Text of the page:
The Nebula Awards
Under the rules of the Nebula awards of the Science Fiction Writers of America, I'm entitled to vote on the entries. So I'm trying to pack as many in as I can.
The Ocean at the End of the Lane, by Neil Gaiman
Given the short time before the votes, I didn't manage to read any others, but I didn't have any reservations about giving this book my vote.
I managed to read two in this section:
Wakulla Springs, by Andy Duncan and Ellen Klages
Well worth reading. A delightful generation-spanning tale set in and around a Florida Hotel, seen through the eyes of 'the help'. Only SFF in the loosest sense, save for the last paragraph.
It got my vote.
Burning Girls, by Veronica Schanoes
There's paranormal and there's a Jewish perspective on the paranormal. This was the latter, and I loved that aspect of it. It's a people story, with elements of Jewish culture (but not overwhelmingly so) and the struggle for a better life free from oppression.
It was a hard call whether to vote for this or Wakulla Springs - both were thoroughly deserving.
I didn't manage to read anything in this category, though I'm currently enjoying They Shall Salt the Earth with Seeds of Glass, by Alaya Dawn Johnson.
This was the only category for which I managed to read all the entrants.
The Sounds of Old Earth, by Matthew Kressel
Earth has become uninhabitable, and a new earth is being built. Starting in the last days of the evacuation, this story was gentle, melancholy and balanced, but the ending was just a bit too pat.
Selkie Stories Are for Losers, by Sofia Samatar
A tale of life cut off from one's roots. It got my vote.
Selected Program Notes from the Retrospective Exhibition of Theresa Rosenberg Latimer, by Kenneth Schneyer
A satire on pretentious criticism. It wasn't enough to sustain my interest, though I did finish.
If You Were a Dinosaur, My Love, by Rachel Swirsky
An exercise in style, which was well done, though meandering. It succeeded at what it wanted to do, I think, but didn't sway me.
Alive, Alive Oh
A lot to like about this. Some family resonances with Swansea, but a deeply poignant tale of emigration to a too-hostile planet. Again, desperately close to getting my vote.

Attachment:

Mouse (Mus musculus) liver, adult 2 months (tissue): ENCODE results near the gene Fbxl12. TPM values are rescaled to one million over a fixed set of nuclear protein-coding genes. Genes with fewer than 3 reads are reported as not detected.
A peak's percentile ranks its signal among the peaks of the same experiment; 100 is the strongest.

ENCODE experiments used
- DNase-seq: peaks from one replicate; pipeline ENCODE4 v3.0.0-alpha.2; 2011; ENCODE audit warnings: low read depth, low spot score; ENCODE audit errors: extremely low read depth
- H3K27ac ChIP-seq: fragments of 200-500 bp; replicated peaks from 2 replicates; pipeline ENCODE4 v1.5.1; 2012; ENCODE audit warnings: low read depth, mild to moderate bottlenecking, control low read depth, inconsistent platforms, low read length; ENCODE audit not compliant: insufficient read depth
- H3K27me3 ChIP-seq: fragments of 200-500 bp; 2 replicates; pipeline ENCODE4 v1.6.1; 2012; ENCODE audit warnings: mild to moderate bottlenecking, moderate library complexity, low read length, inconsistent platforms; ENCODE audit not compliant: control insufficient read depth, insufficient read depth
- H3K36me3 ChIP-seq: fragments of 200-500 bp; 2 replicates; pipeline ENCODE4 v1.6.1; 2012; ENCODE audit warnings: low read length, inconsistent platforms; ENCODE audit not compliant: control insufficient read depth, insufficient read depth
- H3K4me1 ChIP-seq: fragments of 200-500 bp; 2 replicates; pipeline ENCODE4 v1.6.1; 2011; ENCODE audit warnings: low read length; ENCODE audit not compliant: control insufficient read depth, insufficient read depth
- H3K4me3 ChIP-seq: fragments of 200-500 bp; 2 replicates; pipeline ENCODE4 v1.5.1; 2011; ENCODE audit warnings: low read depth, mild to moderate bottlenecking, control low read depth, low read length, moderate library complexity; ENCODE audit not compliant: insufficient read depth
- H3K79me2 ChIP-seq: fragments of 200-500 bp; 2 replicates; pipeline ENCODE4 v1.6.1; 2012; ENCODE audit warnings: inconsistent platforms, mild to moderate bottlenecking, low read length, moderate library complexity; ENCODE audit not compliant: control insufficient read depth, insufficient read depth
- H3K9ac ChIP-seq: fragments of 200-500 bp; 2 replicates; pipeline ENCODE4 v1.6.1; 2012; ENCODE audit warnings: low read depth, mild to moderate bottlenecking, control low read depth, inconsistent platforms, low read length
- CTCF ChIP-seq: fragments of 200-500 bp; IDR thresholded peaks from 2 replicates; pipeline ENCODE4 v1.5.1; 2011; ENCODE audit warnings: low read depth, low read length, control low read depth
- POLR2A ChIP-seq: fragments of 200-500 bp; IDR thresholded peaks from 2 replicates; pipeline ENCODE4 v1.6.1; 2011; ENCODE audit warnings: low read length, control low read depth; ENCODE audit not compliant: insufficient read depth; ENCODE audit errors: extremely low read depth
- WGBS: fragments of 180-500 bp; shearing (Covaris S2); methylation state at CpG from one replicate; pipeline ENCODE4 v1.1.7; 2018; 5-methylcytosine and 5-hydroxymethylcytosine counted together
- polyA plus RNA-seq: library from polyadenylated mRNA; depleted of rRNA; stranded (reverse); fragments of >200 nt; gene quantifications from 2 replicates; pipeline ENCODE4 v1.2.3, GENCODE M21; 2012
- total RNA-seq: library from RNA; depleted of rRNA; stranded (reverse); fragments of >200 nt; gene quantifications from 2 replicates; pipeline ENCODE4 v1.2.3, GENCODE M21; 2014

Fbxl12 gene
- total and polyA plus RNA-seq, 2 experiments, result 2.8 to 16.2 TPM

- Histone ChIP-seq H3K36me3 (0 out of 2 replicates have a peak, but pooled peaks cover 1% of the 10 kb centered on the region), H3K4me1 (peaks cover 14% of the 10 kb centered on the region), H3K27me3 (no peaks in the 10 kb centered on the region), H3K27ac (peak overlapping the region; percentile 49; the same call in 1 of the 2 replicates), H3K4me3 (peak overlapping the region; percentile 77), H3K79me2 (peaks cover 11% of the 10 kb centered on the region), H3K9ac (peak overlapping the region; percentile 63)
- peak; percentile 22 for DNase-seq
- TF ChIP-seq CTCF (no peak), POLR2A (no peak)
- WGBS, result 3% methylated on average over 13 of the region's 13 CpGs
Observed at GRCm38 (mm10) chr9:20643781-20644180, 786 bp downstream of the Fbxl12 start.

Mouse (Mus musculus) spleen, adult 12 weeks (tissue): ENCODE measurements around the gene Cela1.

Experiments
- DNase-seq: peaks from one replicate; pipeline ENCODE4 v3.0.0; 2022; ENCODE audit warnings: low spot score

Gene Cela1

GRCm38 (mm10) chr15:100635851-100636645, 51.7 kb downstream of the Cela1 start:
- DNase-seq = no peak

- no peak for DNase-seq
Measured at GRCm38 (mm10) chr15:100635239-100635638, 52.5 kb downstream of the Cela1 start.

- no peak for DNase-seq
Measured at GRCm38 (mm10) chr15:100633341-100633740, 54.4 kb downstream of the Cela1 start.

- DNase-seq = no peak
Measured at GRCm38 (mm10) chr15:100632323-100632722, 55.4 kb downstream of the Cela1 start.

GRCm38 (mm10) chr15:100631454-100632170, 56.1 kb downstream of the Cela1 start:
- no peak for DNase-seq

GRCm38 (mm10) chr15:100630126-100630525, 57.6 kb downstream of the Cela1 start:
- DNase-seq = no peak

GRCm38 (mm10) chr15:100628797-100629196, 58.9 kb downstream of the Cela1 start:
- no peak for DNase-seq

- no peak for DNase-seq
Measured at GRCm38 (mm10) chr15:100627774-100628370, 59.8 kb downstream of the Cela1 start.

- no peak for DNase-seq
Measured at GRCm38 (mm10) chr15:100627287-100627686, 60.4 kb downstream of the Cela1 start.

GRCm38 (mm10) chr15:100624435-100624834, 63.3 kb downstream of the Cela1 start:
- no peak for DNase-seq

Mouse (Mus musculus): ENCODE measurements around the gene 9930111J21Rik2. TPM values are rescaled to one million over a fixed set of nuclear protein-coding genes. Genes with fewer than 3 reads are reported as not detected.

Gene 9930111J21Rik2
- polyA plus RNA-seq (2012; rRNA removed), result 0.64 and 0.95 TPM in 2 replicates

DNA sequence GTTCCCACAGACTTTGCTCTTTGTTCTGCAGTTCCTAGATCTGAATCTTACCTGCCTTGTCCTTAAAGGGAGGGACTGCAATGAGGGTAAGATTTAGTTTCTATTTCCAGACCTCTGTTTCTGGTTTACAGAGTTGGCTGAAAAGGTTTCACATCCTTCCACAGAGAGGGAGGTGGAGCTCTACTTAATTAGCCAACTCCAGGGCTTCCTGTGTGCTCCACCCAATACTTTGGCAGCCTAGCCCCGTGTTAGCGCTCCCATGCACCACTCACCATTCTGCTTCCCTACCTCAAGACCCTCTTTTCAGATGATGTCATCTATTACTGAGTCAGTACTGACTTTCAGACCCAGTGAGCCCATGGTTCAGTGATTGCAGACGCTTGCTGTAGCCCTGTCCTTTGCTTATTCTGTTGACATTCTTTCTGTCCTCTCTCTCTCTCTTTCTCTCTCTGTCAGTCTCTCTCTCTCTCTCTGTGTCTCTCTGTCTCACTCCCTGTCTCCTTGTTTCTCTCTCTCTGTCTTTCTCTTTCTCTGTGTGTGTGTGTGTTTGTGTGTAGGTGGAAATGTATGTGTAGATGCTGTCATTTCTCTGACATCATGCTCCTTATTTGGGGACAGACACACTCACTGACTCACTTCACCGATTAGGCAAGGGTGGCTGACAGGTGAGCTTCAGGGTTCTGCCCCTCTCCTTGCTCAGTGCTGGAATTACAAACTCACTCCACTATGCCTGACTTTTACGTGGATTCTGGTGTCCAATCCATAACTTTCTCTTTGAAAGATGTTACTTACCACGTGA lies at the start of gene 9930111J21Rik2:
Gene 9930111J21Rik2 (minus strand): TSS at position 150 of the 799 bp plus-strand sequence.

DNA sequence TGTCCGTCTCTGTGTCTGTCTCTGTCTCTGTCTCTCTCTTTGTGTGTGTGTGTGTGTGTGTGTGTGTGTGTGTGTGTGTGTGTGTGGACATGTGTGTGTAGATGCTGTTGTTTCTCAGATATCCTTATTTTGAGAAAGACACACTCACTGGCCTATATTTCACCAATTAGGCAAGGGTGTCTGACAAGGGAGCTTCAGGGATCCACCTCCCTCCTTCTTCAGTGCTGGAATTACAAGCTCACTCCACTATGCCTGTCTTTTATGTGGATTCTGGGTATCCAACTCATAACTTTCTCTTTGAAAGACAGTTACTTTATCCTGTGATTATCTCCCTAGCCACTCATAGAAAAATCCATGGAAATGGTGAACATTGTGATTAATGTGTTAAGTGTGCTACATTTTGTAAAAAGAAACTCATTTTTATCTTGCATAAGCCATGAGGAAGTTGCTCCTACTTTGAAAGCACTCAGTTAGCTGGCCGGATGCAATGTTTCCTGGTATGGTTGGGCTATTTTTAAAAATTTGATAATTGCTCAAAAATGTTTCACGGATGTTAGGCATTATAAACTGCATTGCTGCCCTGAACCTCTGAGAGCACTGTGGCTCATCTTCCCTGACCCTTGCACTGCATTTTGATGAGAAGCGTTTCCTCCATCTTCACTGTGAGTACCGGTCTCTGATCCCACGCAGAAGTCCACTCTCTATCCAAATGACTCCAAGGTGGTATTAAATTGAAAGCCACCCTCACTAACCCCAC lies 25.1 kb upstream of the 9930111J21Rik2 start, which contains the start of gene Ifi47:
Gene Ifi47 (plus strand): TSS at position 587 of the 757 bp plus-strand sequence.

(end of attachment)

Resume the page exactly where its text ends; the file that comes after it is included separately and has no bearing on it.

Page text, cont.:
Ray Bradbury Award for Outstanding Dramatic Presentation
The only two I'd seen were Doctor Who/Day of the Doctor and The Hunger Games: Catching Fire. Doctor Who got my vote, though I'd have liked to have found time to watch Gravity.
Andre Norton award for YA / Childrens SF
I tried really hard to visit all the books in this section, as it's the genre I'm working in.
The Coldest Girl in Coldtown, by Holly Black
If I were the author, I'd be annoyed that the publisher only made available the first 8 chapters for review. As a matter of integrity, I wouldn't be happy voting for a work that I hadn't read all the way through to the end.
Still, having seen some enthusiastic reviews, I made a start on this, but it was Vampires. No.
When We Wake, by Karen Healey
Sister Mine, by Nalo Hopkinson
The Summer Prince, by Alaya Dawn Johnson
I've got a long way into this, and the writing is good, the setting intriguing. As an aside, this is the first YA that I've read that writes about female masturbation. (Which is so well written that you barely notice.)
At 75% of the way through, the book has made another turn, and I'm anxious lest it fall back into ordinariness. I really hope Johnson chooses from the more poignant end of the spectrum of conclusions abvailable to her. A conventional YA ending would be a real disappointment.
Definitely a contender.
(updated 23 March) Despite the merits of When We Wake, I think The Summer Prince has just overtaken it. I've just finished it and the ending is both surprising and fitting. I probably ought to dip back into When We Wake, to remind myself of its merits, and there are two books that can't yet be ruled out.
Hero, by Alethea Kontis
What I said about vampires, but about fairies. No.
September Girls, by Bennett Madison
This is the only one so far with male protagonists. In with a chance, but it hasn't gripped me yet. Looks like it may be a Road Novel. I ran out of time.
A Corner of White, by Jaclyn Moriarty
What I said about vampires and fairies. This one's horoscopes. Double no.